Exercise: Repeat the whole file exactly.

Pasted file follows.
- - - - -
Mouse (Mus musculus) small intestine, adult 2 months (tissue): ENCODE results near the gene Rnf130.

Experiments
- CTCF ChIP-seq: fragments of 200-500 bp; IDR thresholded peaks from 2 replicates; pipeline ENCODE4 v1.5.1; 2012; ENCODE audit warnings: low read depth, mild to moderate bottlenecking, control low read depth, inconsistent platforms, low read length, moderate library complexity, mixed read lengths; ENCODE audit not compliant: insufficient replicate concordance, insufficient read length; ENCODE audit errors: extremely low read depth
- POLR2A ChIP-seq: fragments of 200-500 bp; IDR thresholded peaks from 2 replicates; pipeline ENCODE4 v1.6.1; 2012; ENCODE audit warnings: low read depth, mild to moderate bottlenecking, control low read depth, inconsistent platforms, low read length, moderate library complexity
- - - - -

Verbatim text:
Mouse (Mus musculus) small intestine, adult 2 months (tissue): ENCODE results near the gene Rnf130.

Experiments
- CTCF ChIP-seq: fragments of 200-500 bp; IDR thresholded peaks from 2 replicates; pipeline ENCODE4 v1.5.1; 2012; ENCODE audit warnings: low read depth, mild to moderate bottlenecking, control low read depth, inconsistent platforms, low read length, moderate library complexity, mixed read lengths; ENCODE audit not compliant: insufficient replicate concordance, insufficient read length; ENCODE audit errors: extremely low read depth
- POLR2A ChIP-seq: fragments of 200-500 bp; IDR thresholded peaks from 2 replicates; pipeline ENCODE4 v1.6.1; 2012; ENCODE audit warnings: low read depth, mild to moderate bottlenecking, control low read depth, inconsistent platforms, low read length, moderate library complexity